News 12 at 11 / Thursday, May 15, 2014
AUGUSTA, Ga. (WRDW) -- A major announcement comes just days before voters head to the polls to pick Augusta's next Mayor.
Helen Blocker-Adams announced she's suspending her campaign.
Although, some voters are still backing her.
One supporter says Blocker-Adams is still on the ballot and deserves your vote. Another one says she's just not going to vote and Blocker-Adams' money problems have nothing to do with it.
"These last few days have been hard and humiliating," Blocker-Adams said.
Helen Blocker-Adams, the woman who wanted to be Augusta's next mayor, will now watch from the sidelines.
"Effective immediately, I am suspending my campaign and my run for mayor," Blocker-Adams said at a news conference on Thursday.
The decision comes after a tough week for Blocker-Adams. Unpaid loans and back rent brought her to this point. One of her volunteers says her money issues shouldn't be held against her.
"Her name is still on the ballot, and it's up to the voters," campaign volunteer Linda Sims said.
With only 5 days left for voters to pick a candidate, today's announcement by Blocker-Adams could make things a little easier for some voters. Others are still wavering.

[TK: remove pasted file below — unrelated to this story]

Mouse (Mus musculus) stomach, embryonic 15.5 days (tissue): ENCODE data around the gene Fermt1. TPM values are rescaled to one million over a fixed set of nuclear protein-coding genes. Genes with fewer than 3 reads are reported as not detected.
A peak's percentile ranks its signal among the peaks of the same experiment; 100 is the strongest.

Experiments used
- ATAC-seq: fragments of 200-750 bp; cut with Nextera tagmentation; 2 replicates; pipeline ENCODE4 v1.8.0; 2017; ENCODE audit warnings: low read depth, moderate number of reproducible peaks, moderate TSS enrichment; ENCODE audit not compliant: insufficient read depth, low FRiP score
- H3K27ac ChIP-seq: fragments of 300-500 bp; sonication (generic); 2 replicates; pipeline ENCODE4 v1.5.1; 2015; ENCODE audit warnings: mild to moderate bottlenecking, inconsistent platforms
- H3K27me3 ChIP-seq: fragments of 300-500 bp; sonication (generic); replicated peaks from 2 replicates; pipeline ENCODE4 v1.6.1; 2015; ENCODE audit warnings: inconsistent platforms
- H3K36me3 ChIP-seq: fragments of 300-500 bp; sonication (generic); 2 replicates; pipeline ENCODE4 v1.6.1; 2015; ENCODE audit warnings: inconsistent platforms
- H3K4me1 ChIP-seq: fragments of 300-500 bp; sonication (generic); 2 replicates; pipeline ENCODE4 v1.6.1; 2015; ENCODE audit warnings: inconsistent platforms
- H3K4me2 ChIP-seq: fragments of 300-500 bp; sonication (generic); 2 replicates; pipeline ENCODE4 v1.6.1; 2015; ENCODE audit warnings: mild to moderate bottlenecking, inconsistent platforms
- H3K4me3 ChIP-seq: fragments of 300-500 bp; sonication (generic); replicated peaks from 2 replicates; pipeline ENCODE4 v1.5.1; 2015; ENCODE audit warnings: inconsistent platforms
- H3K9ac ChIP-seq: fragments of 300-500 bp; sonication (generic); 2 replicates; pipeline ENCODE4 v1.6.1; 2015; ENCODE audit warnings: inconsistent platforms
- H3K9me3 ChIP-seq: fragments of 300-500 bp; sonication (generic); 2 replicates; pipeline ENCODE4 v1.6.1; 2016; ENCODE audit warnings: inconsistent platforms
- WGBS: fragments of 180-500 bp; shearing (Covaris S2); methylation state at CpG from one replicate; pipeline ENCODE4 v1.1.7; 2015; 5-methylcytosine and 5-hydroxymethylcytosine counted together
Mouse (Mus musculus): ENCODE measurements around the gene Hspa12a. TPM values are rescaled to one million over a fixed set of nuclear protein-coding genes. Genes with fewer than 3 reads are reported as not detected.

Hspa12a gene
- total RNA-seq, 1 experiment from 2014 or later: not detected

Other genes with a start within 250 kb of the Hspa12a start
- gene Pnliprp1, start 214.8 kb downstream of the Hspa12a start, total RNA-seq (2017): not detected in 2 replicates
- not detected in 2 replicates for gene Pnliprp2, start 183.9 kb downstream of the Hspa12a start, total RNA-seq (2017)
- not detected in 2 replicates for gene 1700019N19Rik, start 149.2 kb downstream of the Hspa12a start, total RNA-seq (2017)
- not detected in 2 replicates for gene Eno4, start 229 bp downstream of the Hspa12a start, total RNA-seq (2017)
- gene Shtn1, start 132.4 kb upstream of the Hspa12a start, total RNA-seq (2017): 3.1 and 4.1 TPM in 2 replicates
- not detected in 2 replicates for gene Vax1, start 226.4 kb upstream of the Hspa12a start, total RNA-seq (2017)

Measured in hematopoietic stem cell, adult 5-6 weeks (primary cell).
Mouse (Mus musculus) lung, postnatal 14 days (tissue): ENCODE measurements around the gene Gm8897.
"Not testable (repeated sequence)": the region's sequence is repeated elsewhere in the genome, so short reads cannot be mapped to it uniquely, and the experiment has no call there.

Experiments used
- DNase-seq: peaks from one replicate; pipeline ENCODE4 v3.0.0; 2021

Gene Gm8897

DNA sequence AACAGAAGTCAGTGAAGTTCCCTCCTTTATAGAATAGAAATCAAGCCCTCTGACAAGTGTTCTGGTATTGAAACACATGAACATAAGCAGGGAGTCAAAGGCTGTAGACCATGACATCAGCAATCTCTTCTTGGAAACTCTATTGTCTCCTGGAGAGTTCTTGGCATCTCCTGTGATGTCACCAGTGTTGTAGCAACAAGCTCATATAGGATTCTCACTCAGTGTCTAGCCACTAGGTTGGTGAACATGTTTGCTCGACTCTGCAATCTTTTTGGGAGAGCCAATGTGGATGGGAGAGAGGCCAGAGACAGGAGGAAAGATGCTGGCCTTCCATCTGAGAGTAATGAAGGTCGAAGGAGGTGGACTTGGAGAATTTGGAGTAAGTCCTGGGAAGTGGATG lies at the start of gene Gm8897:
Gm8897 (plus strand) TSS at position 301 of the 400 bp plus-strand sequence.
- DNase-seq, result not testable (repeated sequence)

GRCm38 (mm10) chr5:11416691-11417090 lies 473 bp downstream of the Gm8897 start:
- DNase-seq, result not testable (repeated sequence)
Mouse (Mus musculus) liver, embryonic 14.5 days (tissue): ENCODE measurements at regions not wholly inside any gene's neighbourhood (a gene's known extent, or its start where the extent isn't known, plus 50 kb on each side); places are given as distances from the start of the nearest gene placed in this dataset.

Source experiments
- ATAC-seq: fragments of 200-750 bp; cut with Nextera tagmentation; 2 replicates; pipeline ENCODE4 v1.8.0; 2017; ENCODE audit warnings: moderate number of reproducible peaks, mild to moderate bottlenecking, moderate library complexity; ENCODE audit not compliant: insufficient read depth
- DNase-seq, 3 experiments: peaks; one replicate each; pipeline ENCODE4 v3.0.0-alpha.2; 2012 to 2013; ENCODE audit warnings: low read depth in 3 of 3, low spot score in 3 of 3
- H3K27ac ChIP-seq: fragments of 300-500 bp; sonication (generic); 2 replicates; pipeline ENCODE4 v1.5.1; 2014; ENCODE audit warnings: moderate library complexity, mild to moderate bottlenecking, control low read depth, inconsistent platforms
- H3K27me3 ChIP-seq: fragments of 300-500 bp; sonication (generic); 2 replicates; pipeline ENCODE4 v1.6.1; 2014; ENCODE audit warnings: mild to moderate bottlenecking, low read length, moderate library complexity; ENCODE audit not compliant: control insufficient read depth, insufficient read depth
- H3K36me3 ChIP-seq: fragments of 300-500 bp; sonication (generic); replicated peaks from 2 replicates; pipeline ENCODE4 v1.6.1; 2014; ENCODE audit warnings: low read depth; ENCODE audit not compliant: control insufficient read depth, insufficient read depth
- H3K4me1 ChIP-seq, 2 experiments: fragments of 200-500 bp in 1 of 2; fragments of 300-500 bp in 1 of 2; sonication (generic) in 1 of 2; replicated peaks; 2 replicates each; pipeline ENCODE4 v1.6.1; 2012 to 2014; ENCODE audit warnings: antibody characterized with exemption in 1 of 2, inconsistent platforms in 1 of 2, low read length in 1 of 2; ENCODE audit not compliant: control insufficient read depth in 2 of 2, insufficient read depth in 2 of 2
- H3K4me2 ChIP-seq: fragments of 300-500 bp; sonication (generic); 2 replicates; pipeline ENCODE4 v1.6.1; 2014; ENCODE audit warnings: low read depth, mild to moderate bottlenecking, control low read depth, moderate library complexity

"I'm very indecisive right now, but I'm leaning towards not voting," Tiwatha Busbee said.
Busbee says Blocker-Adams' money trouble has nothing to do with her lack of enthusiasm, and she thinks voters shouldn't hold money problems against any candidate.
"Everyone. We've all gone into a recession, and we've had to deal with financial issues, so I don't think one person's financial business is another person's business," Busbee said.
That statement is something Blocker-Adams might disagree with now. Today she admitted her campaign staff had no idea and that she should have told them.
"If my executive team knew what they know now, they would have advised me not to run for mayor," she said.
So, while her finances might have cost her some votes, they won't cost her all of them. Some have already cast their ballots during early and advance voting. Some won't vote at all.
"If I had to count on her financial status, it wouldn't matter anyway, because that's not what I would've considered in the booths to consider her for a candidate," Busbee said.
On Tuesday, Blocker-Adams admitted at one point she owed more than $70,000 on a foreclosure, loans, and car. She was determined to continue the race, but after news of back rent that almost got her evicted multiple times, she backed off.
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